Other Forms of Investment Hedging?
The simplest and most relevant way you can understand hedging is to consider it as insurance.
When investor’s decided to implement hedging techniques, they are consistently putting up a wall for their investment portfolio against a potentially risky or a negative event.
Although this tactic does not stop the negative event from taking form and causing a bit of a panic, it does, however, reduce the impact of the event on your portfolio that is if you are adequately hedged.
So, there is no doubt about the fact that hedging is a common occurrence in the financial realm, especially in investors.
To help clarify things a bit more profoundly, think of your house insurance, you’ve bought it to protect or hedge yourself from damages in case of a fire, a natural disaster, drainage, break-in, etc.
Individual investors along with several portfolio managers and companies use a plethora of effective and efficient hedging strategies and streamlined techniques to minimize their portfolio’s exposure to numerous market risks.
However, in the realm of finance, hedging can become increasingly complex elements, far intricate than simply paying a yearly premium to an insurance company.
Hedging against the risks in the financial markets means tactfully, strategically, and analytically utilize different market instruments to counteract any risk of unsuspected and unforecasted price movement(s).
In other words, what individual investors mundanely indulge in is making an investment to hedge or protect their portfolio against another investment.
Technically speaking if you were to hedge your portfolio, you would have to invest in two different types of stocks or securities, and both of them should have negative correlations.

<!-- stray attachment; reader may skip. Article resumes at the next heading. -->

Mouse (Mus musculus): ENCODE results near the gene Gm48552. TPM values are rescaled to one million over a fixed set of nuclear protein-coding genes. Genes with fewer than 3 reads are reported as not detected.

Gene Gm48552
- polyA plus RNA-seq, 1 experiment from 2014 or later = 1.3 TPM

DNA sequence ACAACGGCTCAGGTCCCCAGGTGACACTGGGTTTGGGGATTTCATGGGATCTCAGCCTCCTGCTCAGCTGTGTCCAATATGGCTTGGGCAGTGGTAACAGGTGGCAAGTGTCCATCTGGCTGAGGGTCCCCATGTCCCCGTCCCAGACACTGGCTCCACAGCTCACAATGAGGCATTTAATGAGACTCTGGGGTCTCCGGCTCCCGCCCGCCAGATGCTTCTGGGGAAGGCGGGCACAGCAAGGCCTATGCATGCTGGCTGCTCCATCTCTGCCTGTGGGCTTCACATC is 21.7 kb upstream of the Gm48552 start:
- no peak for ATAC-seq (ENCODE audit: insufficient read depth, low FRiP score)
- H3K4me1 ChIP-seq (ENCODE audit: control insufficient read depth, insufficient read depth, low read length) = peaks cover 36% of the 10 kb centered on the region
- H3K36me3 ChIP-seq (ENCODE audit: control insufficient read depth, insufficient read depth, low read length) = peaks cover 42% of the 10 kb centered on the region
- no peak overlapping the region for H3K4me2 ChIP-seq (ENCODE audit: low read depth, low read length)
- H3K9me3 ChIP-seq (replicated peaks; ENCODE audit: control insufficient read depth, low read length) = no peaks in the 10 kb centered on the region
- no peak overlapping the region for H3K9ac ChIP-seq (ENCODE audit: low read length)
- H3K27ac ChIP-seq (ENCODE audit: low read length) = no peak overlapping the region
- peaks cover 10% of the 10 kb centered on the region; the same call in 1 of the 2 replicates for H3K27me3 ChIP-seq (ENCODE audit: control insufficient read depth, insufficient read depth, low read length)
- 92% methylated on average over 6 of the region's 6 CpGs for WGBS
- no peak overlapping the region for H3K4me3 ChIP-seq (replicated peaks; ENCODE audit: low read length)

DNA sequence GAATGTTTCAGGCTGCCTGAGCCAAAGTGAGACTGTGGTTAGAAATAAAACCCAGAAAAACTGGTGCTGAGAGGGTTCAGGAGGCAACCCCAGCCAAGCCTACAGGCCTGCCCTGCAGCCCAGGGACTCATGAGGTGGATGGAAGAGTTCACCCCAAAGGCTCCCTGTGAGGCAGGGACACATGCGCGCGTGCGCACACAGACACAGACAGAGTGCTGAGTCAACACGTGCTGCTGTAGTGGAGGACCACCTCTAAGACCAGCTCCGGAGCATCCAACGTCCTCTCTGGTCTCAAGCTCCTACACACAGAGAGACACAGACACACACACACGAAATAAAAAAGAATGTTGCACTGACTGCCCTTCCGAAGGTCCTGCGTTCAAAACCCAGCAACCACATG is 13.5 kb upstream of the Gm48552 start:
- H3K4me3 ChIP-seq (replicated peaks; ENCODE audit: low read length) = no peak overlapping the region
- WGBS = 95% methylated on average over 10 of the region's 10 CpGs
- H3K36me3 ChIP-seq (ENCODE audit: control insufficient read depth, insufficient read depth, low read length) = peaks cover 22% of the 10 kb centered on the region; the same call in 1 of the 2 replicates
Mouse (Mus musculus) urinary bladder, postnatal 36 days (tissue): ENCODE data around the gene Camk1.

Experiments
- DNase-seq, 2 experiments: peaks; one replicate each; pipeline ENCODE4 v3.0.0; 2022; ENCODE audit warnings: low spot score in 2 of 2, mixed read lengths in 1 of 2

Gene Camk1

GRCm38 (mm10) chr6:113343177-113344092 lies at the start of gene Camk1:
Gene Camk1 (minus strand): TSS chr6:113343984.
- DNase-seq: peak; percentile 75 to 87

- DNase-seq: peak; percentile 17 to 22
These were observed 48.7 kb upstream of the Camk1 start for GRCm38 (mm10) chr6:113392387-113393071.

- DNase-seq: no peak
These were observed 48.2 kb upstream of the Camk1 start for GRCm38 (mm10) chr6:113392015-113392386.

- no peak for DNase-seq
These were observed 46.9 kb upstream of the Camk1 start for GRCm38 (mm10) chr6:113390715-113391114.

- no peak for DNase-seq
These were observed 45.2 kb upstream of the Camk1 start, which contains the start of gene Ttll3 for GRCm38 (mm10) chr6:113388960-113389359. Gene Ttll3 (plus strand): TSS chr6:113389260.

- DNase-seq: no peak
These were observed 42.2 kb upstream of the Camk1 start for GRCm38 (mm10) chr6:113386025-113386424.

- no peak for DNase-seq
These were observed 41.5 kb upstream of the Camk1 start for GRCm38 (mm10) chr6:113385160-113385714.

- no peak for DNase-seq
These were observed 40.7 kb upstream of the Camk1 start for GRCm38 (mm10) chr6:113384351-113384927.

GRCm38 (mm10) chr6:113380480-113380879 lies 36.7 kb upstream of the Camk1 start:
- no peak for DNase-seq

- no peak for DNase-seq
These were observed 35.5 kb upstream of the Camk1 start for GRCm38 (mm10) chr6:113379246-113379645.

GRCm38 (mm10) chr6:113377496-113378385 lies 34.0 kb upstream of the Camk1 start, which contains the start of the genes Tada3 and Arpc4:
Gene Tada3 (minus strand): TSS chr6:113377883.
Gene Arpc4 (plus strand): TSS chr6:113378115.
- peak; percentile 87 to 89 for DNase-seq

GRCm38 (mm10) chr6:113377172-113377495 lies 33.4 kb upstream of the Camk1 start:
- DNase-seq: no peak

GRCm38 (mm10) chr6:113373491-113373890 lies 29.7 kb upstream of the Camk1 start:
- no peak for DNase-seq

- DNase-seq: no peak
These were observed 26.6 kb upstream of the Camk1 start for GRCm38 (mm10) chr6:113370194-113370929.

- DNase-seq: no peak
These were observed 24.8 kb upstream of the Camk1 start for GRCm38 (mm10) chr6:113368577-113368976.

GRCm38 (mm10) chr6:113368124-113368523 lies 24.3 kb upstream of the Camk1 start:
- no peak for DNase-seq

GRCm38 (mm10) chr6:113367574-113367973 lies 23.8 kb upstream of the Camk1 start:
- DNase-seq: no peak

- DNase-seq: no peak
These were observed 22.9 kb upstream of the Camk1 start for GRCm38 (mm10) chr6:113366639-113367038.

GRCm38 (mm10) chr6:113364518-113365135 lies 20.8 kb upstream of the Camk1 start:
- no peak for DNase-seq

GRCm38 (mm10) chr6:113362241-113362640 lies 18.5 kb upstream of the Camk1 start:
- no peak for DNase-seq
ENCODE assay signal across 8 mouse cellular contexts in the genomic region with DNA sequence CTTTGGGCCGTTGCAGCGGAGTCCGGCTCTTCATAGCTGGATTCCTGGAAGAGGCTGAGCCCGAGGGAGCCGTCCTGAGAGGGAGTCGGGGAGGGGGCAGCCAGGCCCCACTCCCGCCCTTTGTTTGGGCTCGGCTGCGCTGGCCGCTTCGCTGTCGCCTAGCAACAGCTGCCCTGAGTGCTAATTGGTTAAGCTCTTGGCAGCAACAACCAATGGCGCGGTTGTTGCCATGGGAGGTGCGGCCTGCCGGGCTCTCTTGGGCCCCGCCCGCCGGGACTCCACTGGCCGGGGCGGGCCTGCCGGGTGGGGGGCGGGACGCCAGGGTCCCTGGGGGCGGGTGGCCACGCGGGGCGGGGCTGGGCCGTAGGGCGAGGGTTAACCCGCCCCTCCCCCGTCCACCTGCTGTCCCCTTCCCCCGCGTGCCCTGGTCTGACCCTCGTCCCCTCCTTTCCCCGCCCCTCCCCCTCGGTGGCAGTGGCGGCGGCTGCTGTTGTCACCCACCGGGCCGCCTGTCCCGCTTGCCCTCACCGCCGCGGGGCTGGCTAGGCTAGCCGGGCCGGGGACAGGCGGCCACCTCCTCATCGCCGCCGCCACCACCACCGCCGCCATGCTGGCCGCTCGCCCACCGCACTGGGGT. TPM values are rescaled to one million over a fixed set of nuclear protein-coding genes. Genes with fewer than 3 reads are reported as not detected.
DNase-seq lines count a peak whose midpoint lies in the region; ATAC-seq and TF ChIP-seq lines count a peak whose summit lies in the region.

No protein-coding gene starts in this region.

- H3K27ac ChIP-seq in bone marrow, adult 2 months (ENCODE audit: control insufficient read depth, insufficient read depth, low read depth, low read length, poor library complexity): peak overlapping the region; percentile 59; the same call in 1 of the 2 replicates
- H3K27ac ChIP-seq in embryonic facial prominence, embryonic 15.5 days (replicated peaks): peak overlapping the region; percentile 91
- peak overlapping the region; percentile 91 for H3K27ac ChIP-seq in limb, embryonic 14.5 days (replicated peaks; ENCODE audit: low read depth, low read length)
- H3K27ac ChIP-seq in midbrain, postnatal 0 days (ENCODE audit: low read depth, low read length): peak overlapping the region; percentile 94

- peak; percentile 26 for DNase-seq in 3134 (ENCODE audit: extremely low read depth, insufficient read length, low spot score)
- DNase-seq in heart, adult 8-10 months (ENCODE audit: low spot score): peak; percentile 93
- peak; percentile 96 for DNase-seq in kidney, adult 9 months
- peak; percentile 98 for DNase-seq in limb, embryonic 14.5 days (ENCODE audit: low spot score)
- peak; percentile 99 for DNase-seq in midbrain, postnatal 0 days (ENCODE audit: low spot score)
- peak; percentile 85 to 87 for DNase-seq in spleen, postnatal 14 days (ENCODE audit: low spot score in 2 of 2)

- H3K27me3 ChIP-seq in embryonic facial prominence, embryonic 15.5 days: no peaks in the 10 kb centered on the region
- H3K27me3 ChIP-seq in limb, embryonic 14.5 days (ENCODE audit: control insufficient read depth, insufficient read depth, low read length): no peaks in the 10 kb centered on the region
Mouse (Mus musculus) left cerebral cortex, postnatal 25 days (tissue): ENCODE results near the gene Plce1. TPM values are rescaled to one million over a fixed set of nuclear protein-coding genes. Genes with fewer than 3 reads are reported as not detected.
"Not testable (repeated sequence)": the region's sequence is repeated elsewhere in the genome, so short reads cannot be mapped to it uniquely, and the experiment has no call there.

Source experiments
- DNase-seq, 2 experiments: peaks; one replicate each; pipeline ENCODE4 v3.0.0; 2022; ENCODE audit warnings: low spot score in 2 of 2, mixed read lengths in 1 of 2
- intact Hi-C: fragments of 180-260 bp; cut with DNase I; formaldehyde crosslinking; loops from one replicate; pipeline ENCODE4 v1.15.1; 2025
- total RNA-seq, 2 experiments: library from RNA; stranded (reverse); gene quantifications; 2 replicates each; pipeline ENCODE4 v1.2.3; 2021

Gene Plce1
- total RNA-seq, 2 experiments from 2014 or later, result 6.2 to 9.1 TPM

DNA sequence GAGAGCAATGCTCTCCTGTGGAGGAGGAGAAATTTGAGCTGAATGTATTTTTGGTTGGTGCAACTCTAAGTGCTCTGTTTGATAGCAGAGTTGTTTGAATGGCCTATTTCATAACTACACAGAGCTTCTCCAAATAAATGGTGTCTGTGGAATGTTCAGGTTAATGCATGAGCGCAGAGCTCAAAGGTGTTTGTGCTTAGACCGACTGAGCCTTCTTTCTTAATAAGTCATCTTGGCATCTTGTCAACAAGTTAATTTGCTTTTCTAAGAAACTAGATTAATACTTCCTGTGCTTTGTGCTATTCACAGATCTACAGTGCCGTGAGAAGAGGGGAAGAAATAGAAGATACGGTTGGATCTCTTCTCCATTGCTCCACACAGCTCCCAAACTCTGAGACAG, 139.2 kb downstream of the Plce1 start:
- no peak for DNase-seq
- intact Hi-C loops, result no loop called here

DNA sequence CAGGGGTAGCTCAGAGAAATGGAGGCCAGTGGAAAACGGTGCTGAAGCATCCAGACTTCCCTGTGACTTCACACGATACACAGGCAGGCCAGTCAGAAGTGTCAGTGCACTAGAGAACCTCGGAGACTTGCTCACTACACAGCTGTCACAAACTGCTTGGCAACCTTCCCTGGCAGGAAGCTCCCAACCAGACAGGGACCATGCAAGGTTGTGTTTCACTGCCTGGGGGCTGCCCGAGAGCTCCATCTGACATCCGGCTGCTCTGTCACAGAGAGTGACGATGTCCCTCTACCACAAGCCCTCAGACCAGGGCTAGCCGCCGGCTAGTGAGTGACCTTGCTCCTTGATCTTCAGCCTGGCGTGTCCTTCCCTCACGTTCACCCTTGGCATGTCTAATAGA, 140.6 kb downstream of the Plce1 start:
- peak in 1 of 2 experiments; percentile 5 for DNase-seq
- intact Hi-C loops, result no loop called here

You have to understand that nothing is free in this world, and neither do things like these come cheaply – meaning, you will still have to make payments for this type of insurance – how you make these payments is up to you.
Although there is no question about the fact all investors would like to fantasize about a more utopic financial environment where all of them could enjoy limitless potential when it comes to profits – and not only that but profits that are absolutely risk-free.
We have to indeed snap out of our dreams and realize that hedging cannot really enable us to escape the clutches of a risk-return tradeoff. When you talk about hedging against risk, you also have to understand that you may have to sit well with reduced profits.
So, in essence, hedging is not a way you can make more profits, it is an accumulation of strategies that will only help protect your investments from a potential loss.
If you are hedging against a profitably, but risky investment, you have put a lock on the money you could have made if there wasn’t a hedge against it.